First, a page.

Emory University Hospital, USA
Gabriela Oprea-Ilies has a medical degree from The Institute of Medicine and Pharmacy, Bucharest, Romania. She completed pathology residency at the University of Minnesota, Twin Cities and Cytology fellowship at Emory University, Atlanta, GA. She studied breast cancer with Dr. Schnitt, Collins and Mallory, in Boston. Currently she is a pathologist, Assistant Professor and Principal Investigator of the breast tissue bank at Emory University, Director of the Immunolab at Grady Memorial Hospital and Adjunct Professor at Georgia State University. She has published in reputed journals, has been reviewing papers and serving in the editorial board member of repute.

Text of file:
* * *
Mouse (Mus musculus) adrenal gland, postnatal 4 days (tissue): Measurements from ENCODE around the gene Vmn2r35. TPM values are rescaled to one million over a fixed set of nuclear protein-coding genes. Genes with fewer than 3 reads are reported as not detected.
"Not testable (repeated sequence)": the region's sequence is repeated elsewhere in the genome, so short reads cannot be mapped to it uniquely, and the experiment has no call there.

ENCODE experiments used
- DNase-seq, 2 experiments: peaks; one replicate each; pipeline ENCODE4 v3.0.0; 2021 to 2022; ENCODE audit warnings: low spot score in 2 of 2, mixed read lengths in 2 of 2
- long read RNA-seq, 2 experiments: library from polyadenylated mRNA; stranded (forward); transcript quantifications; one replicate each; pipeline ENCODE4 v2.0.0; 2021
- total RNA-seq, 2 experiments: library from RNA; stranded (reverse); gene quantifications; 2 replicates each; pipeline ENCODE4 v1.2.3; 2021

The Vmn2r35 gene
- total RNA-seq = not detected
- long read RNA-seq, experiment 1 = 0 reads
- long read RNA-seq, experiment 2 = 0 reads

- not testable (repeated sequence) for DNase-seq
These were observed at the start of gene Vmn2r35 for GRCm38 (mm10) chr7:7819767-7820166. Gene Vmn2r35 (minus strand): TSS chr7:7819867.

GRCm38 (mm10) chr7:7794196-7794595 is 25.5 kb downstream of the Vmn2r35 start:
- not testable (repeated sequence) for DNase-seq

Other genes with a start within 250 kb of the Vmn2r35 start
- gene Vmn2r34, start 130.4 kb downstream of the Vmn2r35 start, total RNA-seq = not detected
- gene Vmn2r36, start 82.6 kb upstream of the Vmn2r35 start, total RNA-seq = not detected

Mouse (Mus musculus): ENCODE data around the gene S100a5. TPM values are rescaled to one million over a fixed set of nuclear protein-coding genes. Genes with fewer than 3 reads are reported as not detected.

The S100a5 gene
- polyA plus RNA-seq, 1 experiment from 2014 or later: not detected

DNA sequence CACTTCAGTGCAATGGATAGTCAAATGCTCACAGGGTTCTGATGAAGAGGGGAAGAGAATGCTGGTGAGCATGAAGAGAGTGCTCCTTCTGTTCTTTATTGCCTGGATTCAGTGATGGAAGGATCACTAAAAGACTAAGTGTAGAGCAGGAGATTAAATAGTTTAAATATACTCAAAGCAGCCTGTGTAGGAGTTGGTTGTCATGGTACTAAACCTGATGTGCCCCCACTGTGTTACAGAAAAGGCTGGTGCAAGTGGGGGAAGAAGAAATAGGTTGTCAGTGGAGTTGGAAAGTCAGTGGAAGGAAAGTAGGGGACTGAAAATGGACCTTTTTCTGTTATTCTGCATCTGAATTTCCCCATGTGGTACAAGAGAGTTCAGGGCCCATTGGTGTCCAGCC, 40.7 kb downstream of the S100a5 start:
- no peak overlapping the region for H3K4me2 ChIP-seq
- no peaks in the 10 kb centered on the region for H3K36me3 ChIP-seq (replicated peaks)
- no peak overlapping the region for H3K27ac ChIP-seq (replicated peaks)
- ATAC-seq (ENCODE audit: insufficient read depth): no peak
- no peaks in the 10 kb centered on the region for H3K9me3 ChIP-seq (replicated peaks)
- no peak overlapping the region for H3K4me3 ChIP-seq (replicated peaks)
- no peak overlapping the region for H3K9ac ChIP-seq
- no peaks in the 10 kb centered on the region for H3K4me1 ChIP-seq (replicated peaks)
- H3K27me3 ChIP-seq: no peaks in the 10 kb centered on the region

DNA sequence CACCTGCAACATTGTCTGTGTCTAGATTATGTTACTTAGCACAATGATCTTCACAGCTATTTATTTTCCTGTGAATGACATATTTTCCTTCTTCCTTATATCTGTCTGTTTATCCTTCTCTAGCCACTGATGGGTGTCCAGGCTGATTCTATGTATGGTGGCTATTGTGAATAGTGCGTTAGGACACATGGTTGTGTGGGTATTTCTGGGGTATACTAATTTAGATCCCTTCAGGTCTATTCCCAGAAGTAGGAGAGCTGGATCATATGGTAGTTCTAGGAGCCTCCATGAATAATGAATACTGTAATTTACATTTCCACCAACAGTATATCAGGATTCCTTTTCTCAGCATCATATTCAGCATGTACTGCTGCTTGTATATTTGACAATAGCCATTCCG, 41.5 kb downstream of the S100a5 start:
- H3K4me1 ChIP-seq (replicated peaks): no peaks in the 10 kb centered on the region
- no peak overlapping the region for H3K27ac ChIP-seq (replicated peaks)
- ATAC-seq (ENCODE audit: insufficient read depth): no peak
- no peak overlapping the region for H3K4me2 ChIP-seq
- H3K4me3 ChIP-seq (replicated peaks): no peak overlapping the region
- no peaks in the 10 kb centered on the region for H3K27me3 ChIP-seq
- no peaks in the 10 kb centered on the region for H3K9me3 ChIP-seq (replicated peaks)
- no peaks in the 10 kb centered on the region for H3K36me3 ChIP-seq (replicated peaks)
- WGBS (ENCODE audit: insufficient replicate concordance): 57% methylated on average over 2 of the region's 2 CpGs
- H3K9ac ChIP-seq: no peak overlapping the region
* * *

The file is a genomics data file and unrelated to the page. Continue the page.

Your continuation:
Breast cancer remains one of the most common cancers diagnosed in women. Its treatment is currently determined by expression of predictive and prognostic markers estrogen receptor (ER), progesterone receptor (PR) and HER2 growth factor. Recently molecular studies, using unsupervised gene clusters classified breast cancers in five groups: luminal A, luminal B, HER2 positive, triple negative and breast like. Each of these breast cancer subtypes proliferate and survive through more than one mechanism. ER alpha is a nuclear protein functioning as hormone activated transcription factor that regulates genes promoting cancer cell proliferation and survival. Additional mechanisms include modulation though other transcription factors which interact with gene enhancers/promoters, or it can transduce rapid signaling via non-nuclear/non-genomic pathways. HER2 activates multiple cellular signaling pathways, including the phosphatidylinositol 3-kinase and mitogen activated protein cascades. The triple negative breast cancer develops under different pathways translated in different phenotypes as well. The basal-like cancers, from a clinical point of view tend to appear at younger age and predominate in certain ethnic groups; histopathologically show high mitotic rate, tumor necrosis, prominent lymphocytic response and, at molecular level, show a high rate of p53 mutation. An other subgroup of triple negative breast cancer are claudin low cancer which overexpress a set of gene linked to mesenchymal differentiation and acquisition of stem cell phenotypes. Important pathways involved in triple negative breast carcinogenesis include Wnt, EGFR, IGFR and vascular proliferation. The study of molecular pathway offers understanding of breast carcinogenesis and provides for targeted therapy and personalized patient management.